[ACCEPTED]-Is there a way to indicate the last n parameters in a batch file?-cmd

Accepted answer
Score: 80

%* will always expand to all original parameters, sadly. But 5 you can use the following snippet of code 4 to build a variable containing all but the 3 first parameter:

rem throw the first parameter away
shift
set params=%1
:loop
shift
if [%1]==[] goto afterloop
set params=%params% %1
goto loop
:afterloop

I think it can be done shorter, though 2 ... I don't write these sort of things very 1 often :)

Should work, though.

Score: 17

Here's a one-line approach using the "for" command...

for /f "usebackq tokens=1*" %%i in (`echo %*`) DO @ set params=%%j

This 3 command assigns the 1st parameter to "i" and 2 the rest (denoted by '*') are assigned to 1 "j", which is then used to set the "params" variable.

Score: 10

Warning! this method has side-effect of expanding 7 wildcards, if there are «*»s or «?»s in 6 the arguments. If there is a wildcard but 5 no corresponding files, argument is skipped 4 (non-wildcard arguments stay as-is). If 3 arguments must stay intact, look for another 2 way.


the line

%CMD% <WHAT DO I PUT HERE>

shall be changed to:

(
  SETLOCAL ENABLEDELAYEDEXPANSION
  SET skip=1

  FOR %%I IN (%*) DO IF !skip! LEQ 0 (
        SET "params=!params! %%I"
    ) ELSE SET /A skip-=1
)
(
  ENDLOCAL
  SET "params=%params%"
)
%CMD% %params%

of course, you 1 may set skip var to any number of arguments.

Explaned:

(
@rem Starting block here, because it's read once and executed as one
@rem otherwise cmd.exe reads file line by line, which is waaay slower.

SETLOCAL ENABLEDELAYEDEXPANSION
SET skip=1

@rem if value contains unquoted non-paired parenthesis, SET varname=value 
@rem confuses cmd.exe. SET "a=value" works better even if value has quotes.
  FOR %%I IN (%*) DO (
    IF !skip! LEQ 0 (
      SET "params=!params! %%I"
      @rem newline after SET to lower amount of pitfalls when arguments 
      @rem have unpaired quotes
    ) ELSE (
      SET /A skip-=1
    )
)
(
@rem get variables out of SETLOCAL block
@rem as whole block in parenthesis is read and expanded before executing,
@rem SET after ENDLOCAL in same block will set var to what it was before
@rem ENDLOCAL. All other envvars will be reset to state before SETLOCAL.
ENDLOCAL
SET "params=%params%"
)
@rem doing this outside of parenthesis block to avoid
@rem cmd.exe confusion if params contain unquoted closing round bracket
%CMD% %params%
Score: 7

You can actually just do this:

%*

If that is 4 the only thing on the line, then that expands 3 to having the first parameter be the command 2 executed, with all other parameters passed 1 to it. :)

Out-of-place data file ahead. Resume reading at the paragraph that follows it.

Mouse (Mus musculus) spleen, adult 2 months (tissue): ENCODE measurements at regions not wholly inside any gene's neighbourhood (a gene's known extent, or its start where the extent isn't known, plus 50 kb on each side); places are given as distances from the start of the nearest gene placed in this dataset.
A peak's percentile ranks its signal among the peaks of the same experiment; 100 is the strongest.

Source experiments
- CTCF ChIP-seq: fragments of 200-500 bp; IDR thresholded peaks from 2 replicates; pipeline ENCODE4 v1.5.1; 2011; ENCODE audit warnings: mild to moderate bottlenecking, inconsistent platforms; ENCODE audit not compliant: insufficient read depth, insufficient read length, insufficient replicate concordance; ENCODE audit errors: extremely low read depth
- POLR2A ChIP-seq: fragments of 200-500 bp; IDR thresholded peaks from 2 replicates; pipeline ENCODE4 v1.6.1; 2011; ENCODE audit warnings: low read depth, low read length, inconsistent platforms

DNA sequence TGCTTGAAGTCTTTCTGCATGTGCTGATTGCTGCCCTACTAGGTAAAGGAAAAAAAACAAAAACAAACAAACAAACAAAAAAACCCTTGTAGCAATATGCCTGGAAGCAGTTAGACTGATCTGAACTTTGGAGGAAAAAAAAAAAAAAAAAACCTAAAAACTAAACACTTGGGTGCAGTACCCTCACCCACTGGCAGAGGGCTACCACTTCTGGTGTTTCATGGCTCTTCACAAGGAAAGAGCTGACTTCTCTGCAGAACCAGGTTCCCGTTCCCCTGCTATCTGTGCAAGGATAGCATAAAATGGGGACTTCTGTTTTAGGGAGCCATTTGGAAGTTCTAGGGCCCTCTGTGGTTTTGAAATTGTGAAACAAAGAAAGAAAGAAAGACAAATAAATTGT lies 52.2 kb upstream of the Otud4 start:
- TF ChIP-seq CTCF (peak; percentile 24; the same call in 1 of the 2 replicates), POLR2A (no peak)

Score: 2

I have improved Moshe Goren's answer because 1 it didn't seem to work for me:

set _input=%*
call set params=%%_input:%1 =%%
@echo %params%
Score: 1

Another way (almost the same as Alxander 11 Bird's) without executing ECHO in a subshell:

FOR /F "usebackq tokens=1*" %%I IN ('%*') DO SET params=%%J

so, line

%CMD% <WHAT DO I PUT HERE>

will 10 look like:

FOR /F "usebackq tokens=1*" %%I IN ('%*') DO %CMD% %%J

the problem is that if parameters 9 include quoted stings with spaces inside, cmd.exe 8 will parse them appropriately for using 7 as numbered arguments (%1), but FOR will 6 ignore the quotes. This specific case, it 5 will harm if first parameter includes a 4 space or more, which is quite possible, considering 3 first argument can be, for example, "C:\Program 2 Files\Internet Explorer\iexplore.exe".

So, here 1 will be another answer.

Score: 0

Although really the 'for' solution is superior 10 in a lot of circumstances, for something 9 simple I will frequently just save and shift 8 the other arguments away, then use %* as usual 7 (practically the same strategy often works 6 for $* or $@ in {,ba,da,k,*}sh):

example:

:: run_and_time_me.cmd - run a command with the arguments passed, while also piping
::                       the output through a second passed-in executable

@echo off

set run_me=%1
set pipe_to_me=%2
shift
shift

:: or
:: set run_me=%1
:: shift
:: set pipe_to_me=%1
:: shift

%run_me% %* | %pipe_to_me%

Anyhow, I saw the question 5 was long answered, but figured I'd drop 4 in my two cents as it was something I didn't 3 see, and because it was the answer I needed 2 when I finally happened across it a few 1 years back... and went "oh... duh." :)

Score: 0

I came across this question while I was 6 facing a similar problem, but I solved it 5 using a different approach. Instead of re-creating 4 the input line using a loop (as in the answer 3 by @Joey) I simply removed the first parameter 2 from the input string.

set _input=%*
set params=!_input:%1 =!
call OTHER_BATCH_FILE.cmd %params%

Of course, this assumes 1 that all the parameters are different.

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